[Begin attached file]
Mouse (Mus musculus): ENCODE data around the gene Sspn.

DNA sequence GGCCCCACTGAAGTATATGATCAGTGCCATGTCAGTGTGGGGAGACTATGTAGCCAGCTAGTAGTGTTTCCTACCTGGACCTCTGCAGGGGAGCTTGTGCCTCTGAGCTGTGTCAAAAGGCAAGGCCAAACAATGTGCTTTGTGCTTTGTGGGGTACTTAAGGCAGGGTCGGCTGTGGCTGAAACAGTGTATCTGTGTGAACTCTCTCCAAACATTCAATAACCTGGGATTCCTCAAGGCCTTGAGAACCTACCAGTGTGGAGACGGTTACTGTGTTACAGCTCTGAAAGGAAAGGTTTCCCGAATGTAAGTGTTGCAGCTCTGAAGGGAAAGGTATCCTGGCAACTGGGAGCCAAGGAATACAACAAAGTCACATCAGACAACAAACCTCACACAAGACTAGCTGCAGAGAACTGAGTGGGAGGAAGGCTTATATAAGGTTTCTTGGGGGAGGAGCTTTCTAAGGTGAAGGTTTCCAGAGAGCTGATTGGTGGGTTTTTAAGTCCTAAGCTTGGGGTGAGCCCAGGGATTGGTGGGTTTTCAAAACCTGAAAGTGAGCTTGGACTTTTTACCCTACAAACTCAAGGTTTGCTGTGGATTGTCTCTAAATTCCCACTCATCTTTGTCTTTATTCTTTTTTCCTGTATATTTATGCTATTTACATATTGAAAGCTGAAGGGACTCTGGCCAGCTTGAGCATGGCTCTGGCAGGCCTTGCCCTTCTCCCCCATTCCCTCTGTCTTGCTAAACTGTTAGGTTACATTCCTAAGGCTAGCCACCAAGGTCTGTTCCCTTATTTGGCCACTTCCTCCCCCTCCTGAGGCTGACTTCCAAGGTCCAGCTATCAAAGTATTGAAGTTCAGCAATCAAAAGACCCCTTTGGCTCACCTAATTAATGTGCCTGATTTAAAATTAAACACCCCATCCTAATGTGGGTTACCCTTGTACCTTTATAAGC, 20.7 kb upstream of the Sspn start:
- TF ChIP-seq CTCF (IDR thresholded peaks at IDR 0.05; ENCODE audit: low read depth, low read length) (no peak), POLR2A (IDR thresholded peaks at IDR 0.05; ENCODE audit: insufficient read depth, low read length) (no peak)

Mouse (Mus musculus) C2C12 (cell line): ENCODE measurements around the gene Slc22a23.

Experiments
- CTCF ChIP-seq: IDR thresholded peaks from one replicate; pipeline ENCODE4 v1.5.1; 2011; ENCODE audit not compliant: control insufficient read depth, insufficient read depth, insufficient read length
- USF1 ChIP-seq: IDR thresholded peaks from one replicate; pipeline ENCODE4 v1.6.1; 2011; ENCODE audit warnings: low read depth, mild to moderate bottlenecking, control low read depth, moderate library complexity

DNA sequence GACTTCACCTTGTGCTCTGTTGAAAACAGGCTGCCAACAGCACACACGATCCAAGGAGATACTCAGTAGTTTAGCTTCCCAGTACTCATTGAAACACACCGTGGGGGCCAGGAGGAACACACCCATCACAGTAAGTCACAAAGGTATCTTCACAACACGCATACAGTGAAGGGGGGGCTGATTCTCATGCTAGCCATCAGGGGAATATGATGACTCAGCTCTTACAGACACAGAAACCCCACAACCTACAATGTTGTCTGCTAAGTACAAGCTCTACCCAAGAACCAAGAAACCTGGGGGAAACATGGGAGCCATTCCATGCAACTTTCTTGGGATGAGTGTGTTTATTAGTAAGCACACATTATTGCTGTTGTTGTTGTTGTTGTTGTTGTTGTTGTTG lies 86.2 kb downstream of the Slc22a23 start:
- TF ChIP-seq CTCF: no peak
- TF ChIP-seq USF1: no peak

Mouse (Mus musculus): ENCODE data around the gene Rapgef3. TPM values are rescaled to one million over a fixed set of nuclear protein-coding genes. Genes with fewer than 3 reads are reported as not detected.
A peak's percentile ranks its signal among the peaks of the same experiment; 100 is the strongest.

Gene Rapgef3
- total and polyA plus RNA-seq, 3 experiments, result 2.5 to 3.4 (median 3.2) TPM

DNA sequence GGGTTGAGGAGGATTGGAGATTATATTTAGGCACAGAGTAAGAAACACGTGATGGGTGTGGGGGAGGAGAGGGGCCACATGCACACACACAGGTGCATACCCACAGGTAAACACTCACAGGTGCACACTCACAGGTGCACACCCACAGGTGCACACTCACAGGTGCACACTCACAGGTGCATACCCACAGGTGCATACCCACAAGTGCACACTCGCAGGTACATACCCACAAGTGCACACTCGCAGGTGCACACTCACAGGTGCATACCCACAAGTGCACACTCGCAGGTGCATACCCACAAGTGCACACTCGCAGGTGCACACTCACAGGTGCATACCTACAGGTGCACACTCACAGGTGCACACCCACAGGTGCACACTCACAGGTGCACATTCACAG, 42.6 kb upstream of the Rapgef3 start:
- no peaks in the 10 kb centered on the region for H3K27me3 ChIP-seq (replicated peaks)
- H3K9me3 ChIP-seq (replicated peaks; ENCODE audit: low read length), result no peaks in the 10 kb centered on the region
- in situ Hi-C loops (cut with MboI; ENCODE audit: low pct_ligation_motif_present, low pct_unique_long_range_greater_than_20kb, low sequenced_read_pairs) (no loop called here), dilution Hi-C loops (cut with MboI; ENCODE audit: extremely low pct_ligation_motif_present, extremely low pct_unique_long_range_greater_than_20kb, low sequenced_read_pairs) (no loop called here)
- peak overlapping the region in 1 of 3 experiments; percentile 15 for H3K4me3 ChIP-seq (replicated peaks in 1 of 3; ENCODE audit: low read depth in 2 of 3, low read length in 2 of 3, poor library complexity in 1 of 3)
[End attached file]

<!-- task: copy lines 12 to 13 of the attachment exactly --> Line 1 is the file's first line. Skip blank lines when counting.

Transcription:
A peak's percentile ranks its signal among the peaks of the same experiment; 100 is the strongest.

Gene Rapgef3